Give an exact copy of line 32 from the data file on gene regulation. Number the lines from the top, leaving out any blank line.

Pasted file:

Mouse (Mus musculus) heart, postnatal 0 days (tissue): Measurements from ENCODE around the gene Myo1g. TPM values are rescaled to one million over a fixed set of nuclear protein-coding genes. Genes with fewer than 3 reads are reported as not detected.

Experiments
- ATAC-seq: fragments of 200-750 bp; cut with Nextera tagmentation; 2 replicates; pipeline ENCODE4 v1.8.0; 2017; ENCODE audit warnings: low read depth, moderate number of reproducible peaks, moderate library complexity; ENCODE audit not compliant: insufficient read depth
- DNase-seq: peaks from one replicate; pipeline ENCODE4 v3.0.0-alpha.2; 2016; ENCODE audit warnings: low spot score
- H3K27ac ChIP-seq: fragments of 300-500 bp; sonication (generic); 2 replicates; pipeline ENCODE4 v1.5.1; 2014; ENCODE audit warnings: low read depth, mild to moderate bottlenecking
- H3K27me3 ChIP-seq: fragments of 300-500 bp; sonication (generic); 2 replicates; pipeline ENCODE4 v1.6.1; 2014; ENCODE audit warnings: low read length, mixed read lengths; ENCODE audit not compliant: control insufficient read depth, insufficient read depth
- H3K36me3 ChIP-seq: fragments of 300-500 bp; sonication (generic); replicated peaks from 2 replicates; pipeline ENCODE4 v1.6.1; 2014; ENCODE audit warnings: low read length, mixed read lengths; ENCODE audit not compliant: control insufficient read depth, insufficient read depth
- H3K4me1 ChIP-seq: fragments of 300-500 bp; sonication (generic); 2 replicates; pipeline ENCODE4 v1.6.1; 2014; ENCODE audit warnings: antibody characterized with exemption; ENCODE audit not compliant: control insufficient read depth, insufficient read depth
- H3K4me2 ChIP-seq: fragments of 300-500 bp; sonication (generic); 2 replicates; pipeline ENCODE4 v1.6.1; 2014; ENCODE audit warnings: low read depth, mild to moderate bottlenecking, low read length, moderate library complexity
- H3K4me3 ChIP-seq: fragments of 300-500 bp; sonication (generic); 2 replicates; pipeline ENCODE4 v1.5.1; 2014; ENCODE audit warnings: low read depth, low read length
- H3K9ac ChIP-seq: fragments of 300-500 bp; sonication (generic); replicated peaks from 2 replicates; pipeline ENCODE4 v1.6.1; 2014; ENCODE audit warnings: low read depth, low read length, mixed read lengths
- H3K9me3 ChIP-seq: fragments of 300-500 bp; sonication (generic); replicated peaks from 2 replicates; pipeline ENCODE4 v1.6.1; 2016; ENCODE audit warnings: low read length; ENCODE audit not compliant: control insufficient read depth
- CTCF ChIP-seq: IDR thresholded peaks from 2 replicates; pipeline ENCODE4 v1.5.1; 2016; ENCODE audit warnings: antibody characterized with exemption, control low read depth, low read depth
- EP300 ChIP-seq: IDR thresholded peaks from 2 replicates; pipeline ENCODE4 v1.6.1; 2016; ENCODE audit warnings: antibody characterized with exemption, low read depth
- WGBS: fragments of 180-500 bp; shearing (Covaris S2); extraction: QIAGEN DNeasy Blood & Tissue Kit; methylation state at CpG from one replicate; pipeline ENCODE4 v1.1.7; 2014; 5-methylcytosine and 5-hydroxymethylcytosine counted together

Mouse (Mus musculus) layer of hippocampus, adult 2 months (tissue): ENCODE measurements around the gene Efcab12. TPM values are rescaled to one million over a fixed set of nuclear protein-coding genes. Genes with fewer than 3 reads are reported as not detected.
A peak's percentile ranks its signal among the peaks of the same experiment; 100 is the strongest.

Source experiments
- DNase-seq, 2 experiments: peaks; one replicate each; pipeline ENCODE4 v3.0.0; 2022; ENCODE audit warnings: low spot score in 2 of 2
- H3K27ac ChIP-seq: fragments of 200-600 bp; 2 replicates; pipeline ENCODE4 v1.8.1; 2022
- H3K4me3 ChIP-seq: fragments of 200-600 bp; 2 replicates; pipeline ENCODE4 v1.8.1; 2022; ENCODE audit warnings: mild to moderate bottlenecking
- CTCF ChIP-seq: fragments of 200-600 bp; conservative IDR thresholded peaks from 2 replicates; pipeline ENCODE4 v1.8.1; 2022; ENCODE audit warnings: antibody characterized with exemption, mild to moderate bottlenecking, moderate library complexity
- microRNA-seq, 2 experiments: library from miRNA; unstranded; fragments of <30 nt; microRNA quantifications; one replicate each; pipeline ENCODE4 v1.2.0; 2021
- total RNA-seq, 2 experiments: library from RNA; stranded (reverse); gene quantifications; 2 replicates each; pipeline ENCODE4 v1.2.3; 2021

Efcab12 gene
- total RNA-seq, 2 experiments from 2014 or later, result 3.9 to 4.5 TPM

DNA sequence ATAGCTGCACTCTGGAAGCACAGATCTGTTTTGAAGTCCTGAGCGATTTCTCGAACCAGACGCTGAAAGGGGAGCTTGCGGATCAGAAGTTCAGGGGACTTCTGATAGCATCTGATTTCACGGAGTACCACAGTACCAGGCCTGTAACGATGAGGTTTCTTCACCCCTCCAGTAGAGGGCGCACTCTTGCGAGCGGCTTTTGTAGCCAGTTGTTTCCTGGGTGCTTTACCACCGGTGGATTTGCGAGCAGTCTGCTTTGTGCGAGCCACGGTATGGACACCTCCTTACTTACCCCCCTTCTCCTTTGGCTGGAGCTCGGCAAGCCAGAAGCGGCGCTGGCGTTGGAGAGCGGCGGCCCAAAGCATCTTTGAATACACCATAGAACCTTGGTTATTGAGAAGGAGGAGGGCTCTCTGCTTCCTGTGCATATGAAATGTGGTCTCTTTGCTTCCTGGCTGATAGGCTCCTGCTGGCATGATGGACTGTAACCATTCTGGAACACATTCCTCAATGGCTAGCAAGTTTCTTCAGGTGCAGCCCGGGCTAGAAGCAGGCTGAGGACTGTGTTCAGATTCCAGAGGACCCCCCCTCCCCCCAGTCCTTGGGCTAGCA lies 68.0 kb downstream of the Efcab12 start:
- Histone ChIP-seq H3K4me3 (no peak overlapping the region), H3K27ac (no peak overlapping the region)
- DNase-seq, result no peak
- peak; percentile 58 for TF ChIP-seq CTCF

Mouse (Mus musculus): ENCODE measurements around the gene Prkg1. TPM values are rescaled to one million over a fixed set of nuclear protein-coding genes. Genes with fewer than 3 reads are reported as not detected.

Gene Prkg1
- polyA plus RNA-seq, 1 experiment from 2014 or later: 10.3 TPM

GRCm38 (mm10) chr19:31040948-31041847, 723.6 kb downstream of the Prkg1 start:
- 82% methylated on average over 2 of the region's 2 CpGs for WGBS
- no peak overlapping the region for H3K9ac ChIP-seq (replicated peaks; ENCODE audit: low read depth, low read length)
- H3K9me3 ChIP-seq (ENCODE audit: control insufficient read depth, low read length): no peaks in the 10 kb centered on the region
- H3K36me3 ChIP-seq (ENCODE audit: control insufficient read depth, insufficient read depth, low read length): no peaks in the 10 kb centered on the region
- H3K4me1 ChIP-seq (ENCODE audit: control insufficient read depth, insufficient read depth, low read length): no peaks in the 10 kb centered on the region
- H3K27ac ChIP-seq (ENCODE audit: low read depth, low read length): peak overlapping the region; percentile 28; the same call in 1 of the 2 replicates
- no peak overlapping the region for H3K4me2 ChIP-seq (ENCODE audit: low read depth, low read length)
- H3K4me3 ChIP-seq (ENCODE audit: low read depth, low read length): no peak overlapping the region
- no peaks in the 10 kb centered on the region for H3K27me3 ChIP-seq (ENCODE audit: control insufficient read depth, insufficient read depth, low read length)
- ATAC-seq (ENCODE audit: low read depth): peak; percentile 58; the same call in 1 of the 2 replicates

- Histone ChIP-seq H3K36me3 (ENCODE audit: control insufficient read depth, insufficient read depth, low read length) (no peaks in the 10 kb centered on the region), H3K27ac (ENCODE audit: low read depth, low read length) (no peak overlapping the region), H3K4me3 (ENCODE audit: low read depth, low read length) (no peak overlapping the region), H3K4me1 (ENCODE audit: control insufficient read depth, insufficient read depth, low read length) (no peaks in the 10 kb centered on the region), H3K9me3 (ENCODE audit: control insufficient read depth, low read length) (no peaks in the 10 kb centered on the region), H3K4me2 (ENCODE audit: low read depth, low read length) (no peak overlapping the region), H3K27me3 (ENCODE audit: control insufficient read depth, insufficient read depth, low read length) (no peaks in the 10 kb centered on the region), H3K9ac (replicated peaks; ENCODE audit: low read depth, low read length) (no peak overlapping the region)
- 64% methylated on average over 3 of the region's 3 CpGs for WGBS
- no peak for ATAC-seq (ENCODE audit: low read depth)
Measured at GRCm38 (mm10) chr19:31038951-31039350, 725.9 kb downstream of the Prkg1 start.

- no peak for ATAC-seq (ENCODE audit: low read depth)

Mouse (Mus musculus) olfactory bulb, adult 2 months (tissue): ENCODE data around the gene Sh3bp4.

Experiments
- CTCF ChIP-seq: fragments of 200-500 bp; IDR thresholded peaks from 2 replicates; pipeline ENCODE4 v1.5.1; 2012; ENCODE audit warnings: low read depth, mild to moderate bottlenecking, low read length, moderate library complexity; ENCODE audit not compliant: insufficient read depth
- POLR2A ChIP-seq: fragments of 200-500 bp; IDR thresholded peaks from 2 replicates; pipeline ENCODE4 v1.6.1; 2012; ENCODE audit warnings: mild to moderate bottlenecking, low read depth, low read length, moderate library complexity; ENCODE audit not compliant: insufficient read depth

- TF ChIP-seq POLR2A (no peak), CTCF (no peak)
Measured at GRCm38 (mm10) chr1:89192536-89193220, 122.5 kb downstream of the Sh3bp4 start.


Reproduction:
Gene Prkg1